The Women's Joint Congressional Committee and the Politics of Maternalism, 1920-30

The Women's Joint Congressional Committee and the Politics of Maternalism, 1920-30

JAN DOOLITTLE WILSON
Copyright Date: 2007
Pages: 272
https://www.jstor.org/stable/10.5406/j.ctt1xcfpj
  • Cite this Item
  • Book Info
    The Women's Joint Congressional Committee and the Politics of Maternalism, 1920-30
    Book Description:

    Documenting the rise and fall of a feminist reform powerhouse, The Women's Joint Congressional Committee and the Politics of Maternalism is the first comprehensive history of the umbrella organization founded in 1920 by former suffrage leaders in order to coordinate organized women's reform. Encompassing nearly every major national women's organization of its time, including the League of Women Voters, the Women's Trade Union League, and the National Consumers' League, the Women's Joint Congressional Committee (WJCC) evolved into a powerful lobbying force for the legislative agendas of more than twelve million women. As such, the WJCC was recognized by critics and supporters alike as "the most powerful lobby in Washington."_x000B_ _x000B_Through a close examination of the WJCC's most consequential and contentious campaigns, Jan Doolittle Wilson demonstrates organized women's strategies, rhetoric, and initial success in generating congressional and grassroots support for their far-reaching, progressive reforms. The committee's early achievements spurred a business-led retaliation that challenged and ultimately limited the programs these women envisioned. By using the WJCC as a lens through which to analyze women's political culture during the 1920s, the book also sheds new light on the initially successful ways women lobbied for social legislation, the limitations of that process for pursuing class-based reforms, and the enormous difficulties faced by women trying to expand public responsibility for social welfare in the years following the nineteenth amendment's passage._x000B_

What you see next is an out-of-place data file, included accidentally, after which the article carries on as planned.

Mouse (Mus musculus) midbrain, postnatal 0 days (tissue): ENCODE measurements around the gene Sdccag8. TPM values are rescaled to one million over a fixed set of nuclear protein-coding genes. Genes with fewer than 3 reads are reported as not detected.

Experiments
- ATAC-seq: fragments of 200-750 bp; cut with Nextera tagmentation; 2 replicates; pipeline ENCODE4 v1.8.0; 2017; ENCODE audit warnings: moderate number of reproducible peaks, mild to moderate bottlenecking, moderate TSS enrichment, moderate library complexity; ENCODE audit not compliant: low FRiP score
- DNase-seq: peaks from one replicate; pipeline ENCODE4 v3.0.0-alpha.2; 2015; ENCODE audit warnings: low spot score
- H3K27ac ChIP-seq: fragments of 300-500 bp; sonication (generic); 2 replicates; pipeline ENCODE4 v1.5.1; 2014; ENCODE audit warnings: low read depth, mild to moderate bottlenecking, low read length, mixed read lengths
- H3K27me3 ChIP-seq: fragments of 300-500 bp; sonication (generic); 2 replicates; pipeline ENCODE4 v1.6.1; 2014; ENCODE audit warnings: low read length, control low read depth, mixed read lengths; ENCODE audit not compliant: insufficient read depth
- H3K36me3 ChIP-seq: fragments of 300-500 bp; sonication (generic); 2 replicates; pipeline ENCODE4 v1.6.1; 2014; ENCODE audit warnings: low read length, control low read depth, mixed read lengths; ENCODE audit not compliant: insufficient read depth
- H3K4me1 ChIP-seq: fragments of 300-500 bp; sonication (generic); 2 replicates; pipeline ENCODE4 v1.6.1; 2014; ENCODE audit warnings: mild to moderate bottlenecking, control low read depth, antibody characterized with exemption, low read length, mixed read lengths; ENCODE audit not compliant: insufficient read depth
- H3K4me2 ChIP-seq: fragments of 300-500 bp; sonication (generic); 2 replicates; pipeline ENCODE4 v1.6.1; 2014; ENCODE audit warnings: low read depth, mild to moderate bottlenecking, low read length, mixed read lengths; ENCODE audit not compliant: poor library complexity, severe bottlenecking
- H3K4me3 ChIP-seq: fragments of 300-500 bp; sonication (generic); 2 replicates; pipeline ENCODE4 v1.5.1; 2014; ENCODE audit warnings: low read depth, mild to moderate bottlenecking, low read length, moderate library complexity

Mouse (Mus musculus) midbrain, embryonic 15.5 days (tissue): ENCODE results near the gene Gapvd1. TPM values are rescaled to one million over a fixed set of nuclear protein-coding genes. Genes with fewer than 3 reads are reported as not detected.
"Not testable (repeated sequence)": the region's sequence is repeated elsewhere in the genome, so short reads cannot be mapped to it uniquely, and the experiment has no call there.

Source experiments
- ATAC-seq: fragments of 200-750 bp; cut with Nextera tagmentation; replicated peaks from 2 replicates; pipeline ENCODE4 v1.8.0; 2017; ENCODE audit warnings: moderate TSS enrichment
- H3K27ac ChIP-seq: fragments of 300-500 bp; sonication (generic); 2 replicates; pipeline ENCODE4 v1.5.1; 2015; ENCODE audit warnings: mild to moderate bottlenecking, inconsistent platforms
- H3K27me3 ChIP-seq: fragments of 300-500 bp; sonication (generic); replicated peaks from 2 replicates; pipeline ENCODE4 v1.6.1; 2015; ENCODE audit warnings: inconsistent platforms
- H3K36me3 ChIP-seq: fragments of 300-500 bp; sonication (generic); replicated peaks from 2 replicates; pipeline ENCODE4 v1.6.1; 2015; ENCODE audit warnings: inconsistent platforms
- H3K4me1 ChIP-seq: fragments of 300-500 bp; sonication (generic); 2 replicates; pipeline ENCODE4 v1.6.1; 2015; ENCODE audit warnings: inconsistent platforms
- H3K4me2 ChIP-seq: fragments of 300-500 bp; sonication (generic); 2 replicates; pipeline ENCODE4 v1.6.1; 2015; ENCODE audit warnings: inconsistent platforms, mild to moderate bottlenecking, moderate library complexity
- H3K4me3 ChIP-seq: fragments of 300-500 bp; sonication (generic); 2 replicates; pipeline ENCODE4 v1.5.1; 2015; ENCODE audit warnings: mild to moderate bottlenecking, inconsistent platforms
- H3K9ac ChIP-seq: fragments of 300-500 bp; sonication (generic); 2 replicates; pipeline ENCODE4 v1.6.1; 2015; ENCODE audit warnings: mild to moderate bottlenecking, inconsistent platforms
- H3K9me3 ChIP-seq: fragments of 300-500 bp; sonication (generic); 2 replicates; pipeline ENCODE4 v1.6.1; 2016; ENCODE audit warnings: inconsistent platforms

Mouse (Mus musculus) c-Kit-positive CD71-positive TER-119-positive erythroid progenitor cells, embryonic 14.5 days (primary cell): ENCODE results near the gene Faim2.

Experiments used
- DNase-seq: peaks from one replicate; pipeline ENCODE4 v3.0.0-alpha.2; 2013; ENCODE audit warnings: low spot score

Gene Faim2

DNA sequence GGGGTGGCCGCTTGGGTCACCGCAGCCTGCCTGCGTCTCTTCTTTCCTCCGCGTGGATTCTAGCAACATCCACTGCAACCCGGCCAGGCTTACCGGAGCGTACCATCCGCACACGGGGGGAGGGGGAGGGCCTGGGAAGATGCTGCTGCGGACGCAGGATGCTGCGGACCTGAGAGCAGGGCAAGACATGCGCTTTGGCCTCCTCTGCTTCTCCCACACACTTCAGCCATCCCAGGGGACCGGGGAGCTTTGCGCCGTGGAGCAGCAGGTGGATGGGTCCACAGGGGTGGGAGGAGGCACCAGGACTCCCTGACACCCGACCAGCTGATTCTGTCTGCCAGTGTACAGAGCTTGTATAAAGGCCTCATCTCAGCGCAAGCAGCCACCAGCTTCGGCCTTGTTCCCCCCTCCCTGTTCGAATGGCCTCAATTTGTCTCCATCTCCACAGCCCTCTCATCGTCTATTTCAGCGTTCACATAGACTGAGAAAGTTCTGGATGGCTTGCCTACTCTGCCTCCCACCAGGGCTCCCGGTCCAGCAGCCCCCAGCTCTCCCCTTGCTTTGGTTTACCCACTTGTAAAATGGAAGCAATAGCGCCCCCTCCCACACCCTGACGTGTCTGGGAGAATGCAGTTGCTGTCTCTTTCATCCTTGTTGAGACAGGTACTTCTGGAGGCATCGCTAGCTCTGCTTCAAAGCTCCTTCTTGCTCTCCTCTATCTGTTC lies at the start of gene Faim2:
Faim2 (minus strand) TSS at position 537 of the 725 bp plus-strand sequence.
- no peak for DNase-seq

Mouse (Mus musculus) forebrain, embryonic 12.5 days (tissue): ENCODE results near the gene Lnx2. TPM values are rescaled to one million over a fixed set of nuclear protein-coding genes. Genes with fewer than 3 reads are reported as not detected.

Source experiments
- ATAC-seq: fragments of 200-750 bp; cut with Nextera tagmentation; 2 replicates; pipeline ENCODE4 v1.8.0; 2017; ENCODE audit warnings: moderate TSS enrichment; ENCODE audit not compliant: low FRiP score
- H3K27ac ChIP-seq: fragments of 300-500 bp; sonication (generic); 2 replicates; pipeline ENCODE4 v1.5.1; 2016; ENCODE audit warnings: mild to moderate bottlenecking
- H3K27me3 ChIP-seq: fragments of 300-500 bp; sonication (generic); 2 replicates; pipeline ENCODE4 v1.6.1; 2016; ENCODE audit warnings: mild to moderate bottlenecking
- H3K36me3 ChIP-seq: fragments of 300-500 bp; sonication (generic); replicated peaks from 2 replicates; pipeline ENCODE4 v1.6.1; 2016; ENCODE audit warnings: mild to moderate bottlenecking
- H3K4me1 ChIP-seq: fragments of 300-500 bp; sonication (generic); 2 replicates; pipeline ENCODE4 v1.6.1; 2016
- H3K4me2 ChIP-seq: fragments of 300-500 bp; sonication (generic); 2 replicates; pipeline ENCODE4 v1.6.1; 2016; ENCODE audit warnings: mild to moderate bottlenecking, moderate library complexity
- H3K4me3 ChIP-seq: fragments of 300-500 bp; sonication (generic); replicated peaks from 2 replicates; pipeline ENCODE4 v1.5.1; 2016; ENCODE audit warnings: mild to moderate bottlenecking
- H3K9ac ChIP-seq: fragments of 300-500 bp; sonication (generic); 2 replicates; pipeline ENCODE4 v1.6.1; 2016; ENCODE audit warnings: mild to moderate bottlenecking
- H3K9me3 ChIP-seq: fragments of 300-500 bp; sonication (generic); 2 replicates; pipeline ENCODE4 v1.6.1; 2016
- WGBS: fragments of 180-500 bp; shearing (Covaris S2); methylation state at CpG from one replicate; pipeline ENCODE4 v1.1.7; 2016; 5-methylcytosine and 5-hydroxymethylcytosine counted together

eISBN: 978-0-252-09291-6
    Subjects: Sociology, Political Science, History

Table of Contents

  1. Front Matter
    (pp. i-vi)
  2. Table of Contents
    (pp. vii-vii)
  3. List of Acronyms
    (pp. viii-viii)
  4. Acknowledgments
    (pp. ix-xii)
  5. Introduction
    (pp. 1-8)

    On November 22, 1920, representatives from ten national women’s organizations traveled to Washington, D.C., to discuss the best methods through which women could exercise their newfound right of suffrage following their long and arduous battle for ratification of the Nineteenth Amendment. Standing before the women assembled, Maud Wood Park, chairperson of the newly created National League of Women Voters, declared: “No such body of citizens with unselfish aim has ever before made itself articulate. The members of Congress are apt to forget that good government is desired. They hear so much from the self-seeking, rather than the average citizen.”¹ Recognizing...

  6. 1 The Emergence of the WJCC
    (pp. 9-26)

    On August 26, 1920, Tennessee became the thirty-sixth state to ratify the Nineteenth Amendment to the Constitution, thus ending the seventy-two-year struggle for women’s suffrage formally launched in 1848 at Seneca Falls, New York. Most women who had been active in the suffrage campaign, however, realized that a new struggle had just begun, one more daunting in many respects than that of the past century. For them, suffrage had never been merely an end but rather a means with which to carry out more effectively the broad social reform goals initiated by women’s organizations prior to 1920. As Carrie Chapman...

  7. 2 The Lobby for the Sheppard-Towner Bill, 1921
    (pp. 27-49)

    Writing of organized women’s efforts on behalf of the Sheppard-Towner Bill in 1921, Dorothy Kirchwey Brown of the League of Women Voters praised what she believed was the remarkable efficiency and selfless dedication of the campaign: “Here were [sic] a group of women who were willing and glad to give their time and strength, and to work—and how they did work—to persuade the Congress of the United States that the public welfare demanded the passage of this bill, and not a woman there had anything to gain, individually, by its passage. No more disinterested campaign was ever carried...

  8. 3 Opposition to the State Campaign for Sheppard-Towner, 1921–23
    (pp. 50-65)

    With the passage of the Sheppard-Towner Act, organized women were able to claim their first important postsuffrage victory in the campaign to secure federal responsibility for social welfare. The relative ease with which the bill ultimately received congressional approval was due in large part to the WJCC’s skillful use of maternalist language, its efficient lobby at the national level, and its tremendous mobilization of grassroots support for the measure. The final version of the Sheppard-Towner Act for the Promotion of the Welfare and Hygiene of Maternity and Infancy closely resembled Julia Lathrop’s plan for the reduction of infant and maternal...